COVINGTON - The Covington City Council approved the first reading of a revised alcohol ordinance Monday night that would extend alcohol sales hours, regulate activities and require permitting of establishments that sell alcohol.
The ordinance extends alcohol sales for on-premises consumption from 8 a.m. to 1 a.m., Monday through Saturday, with a requirement that all drinks be cleared off tables by 1:30 a.m. Currently, 12:45 a.m. is last call for alcohol sales.
City Attorney Ed Crudup is investigating whether the council can change Sunday sales hours, which were established by voters in a referendum. Those hours are set from 12:30 p.m. to midnight.
Restaurant owners had previously requested a longer extension, saying they needed to be competitive with neighboring counties, including Rockdale and the city of Conyers, where alcohol is served until 2 and 3 a.m.
Police Chief Stacey Cotton had requested that hours not be extended, out of concern of more instances of DUIs and other illegal activity.
"My recommendation was to keep it as it is, but I believe the council needed to extend the hours because it was being requested by business owners," Cotton said. "My job mainly is to explain the impact on law enforcement and ultimately, enforce the ordinance."
Establishments that serve liquor will no longer be prohibited from having pool tables, dart boards other games, including pinball and video game machines.
The ordinance would also require managers and bartenders to obtain an annual permit from the Covington Police Department following a background check proving they have not been convicted of any felony or violation of law involving the manufacture, sale or use of alcoholic beverages or controlled substances, any sex crime or crime against children. If convicted, they must have completed their sentence, including any probation or parole.
The employees must display their permits when making transactions involving alcohol, and the permit must be renewed annually.
Councilwoman Janet Goodman questioned whether the requirement was too restrictive.
"If someone has a 10-year sentence, that would prevent them for applying for 10 years," she said. Goodman later voted in opposition of the motion to approve the first reading.
The ordinance also prohibits establishments from serving beverages in containers larger than 24 ounces; keeping less than 25 food items on the menu; holding special events not related to food service, such as lingerie shows, wet T-shirt or bikini contests and mud-wrestling; contests of skill or chance in which the prize is alcohol or money; or events providing drink discounts for special groups.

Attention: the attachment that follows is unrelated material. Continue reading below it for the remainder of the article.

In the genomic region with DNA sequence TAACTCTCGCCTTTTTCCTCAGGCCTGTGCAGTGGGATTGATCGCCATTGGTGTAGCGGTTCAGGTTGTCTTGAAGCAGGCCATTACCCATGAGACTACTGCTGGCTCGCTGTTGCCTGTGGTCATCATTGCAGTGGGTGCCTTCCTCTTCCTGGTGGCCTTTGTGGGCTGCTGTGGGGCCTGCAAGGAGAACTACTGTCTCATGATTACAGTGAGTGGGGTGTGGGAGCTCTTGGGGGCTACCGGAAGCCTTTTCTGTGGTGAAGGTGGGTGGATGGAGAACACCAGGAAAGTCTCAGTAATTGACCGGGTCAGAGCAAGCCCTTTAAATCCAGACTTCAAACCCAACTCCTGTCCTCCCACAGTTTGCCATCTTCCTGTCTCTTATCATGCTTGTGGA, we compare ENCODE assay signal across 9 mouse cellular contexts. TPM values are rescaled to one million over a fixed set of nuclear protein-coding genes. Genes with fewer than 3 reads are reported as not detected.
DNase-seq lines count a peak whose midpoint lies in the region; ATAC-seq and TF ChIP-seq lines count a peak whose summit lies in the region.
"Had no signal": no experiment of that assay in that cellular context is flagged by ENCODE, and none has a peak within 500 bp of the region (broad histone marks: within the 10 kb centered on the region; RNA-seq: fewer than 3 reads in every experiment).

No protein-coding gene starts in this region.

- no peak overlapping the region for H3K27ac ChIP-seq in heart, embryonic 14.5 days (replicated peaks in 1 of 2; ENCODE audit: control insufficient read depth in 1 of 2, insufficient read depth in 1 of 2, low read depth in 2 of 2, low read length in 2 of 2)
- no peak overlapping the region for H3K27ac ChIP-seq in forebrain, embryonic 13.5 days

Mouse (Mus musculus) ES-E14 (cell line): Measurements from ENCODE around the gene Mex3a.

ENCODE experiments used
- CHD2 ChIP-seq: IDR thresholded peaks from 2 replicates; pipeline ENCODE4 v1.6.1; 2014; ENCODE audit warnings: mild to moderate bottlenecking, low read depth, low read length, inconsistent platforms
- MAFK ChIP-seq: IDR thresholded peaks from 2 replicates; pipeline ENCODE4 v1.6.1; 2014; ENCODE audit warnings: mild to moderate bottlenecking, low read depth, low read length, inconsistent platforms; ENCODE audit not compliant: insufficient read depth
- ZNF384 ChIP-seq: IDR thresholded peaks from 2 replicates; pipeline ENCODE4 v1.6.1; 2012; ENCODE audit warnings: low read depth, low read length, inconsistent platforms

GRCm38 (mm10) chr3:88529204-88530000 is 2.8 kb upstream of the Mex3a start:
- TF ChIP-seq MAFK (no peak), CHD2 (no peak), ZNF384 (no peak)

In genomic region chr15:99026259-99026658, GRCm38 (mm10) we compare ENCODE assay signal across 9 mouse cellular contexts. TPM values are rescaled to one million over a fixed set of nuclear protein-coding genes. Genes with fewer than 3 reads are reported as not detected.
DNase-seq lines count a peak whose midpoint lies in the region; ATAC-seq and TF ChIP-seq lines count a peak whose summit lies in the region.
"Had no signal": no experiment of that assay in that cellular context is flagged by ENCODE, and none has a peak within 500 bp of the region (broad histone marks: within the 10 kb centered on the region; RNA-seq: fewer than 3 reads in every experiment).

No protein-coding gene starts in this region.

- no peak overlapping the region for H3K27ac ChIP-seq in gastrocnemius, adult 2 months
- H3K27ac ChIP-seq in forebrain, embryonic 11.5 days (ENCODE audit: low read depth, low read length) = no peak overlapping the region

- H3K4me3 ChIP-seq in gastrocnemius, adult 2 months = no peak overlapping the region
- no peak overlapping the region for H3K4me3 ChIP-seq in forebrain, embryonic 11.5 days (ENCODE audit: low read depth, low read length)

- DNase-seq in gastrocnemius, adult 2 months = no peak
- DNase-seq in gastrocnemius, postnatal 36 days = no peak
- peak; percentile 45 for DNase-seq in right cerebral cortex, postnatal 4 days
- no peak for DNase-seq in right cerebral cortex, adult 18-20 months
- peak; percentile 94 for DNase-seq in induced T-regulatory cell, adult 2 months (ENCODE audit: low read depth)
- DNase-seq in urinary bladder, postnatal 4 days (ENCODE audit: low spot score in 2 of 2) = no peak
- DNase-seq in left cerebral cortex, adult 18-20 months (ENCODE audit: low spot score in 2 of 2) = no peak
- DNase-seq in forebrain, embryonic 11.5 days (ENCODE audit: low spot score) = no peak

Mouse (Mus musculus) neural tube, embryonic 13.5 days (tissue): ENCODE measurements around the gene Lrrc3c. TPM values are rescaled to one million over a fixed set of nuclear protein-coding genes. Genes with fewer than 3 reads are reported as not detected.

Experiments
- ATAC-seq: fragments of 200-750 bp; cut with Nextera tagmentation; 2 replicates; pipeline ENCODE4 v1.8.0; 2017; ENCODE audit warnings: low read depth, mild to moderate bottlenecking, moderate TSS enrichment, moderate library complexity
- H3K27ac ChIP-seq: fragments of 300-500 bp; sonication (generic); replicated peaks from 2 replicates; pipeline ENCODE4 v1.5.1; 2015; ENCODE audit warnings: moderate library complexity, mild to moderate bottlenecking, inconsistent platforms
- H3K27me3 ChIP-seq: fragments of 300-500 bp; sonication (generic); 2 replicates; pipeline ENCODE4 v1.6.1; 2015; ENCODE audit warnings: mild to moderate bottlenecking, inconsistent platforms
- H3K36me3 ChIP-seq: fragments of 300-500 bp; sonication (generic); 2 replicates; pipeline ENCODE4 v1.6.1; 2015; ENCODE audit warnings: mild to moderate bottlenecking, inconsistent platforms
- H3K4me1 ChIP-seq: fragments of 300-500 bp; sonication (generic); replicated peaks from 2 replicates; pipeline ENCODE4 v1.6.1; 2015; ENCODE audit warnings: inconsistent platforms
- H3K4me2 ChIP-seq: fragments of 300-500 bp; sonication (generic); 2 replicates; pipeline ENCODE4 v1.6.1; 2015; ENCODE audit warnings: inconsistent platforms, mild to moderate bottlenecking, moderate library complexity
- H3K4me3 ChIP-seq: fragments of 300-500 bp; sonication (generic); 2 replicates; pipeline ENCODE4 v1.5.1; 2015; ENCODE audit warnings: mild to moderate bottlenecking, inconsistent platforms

Cotton said the old ordinance does not specifically address those types of activities.
Councilwoman Ocie Franklin also asked that pole dancing and male and female reviews be included on the taboo list.
"If you don't have it written down, people are going to do it, and say, 'It's not violating the ordinance,'" she said.
The council could not reach a consensus on whether cover charges should be allowed.
Owners agreed they only charge extra on nights they have entertainment.
Katy Mote, owner of Down the Hatch, said some national acts cost as much as $5,000 to $10,000 to bring in and the cover charge offsets those costs.
The council discussed allowing only pre-sold tickets to events, but Debbie Harris, owner of Five O'Clock Somewhere, said customers like to come in late or on the spur of the moment, and likely won't pay for tickets prior to the event. She said she starts charging around 8 or 9 p.m. on the evening of a show, but customers already at the restaurant can stay for no additional charge.
"It's only to offset (the cost) and to bring better entertainment to the community," she said.
Councilwoman Hawnethia Williams agreed the charges shouldn't be prohibited.
"If we're going to let them operate, we need to let them operate with a profit," Williams said. "They can't entertain for free."
Mote said that while she appreciated the efforts of the city Council to revamp the ordinance, she believes establishment owners should have been allowed to see a draft copy.
"We were going in there unprepared since we didn't have anything to go from. I feel like if we were provided that information, we would have been able to go in there with more of an idea of what issues they were concerned about and how we could go in there and fix it. You have to know what you're up against," Mote said.
Cotton, who initially suggested that the ordinance be revamped, said he was pleased with the results.
"The original ordinance was enacted in 1983. Times have changed, activities have changed, growth has occurred. There were a lot of gray areas and areas that were hard to interpret. It didn't speak to the new types of activities these establishments wanted to perform," he said. "Our job is to enforce the law. We needed guidance and that's what we got."
The vote to approve the first reading of the ordinance was 4 to 2 with Goodman and Councilman John Howard opposing.
The final reading will take place at the council's June 16 meeting. If approved, the ordinance will be effective June 17.
Crystal Tatum can be reached at email@example.com.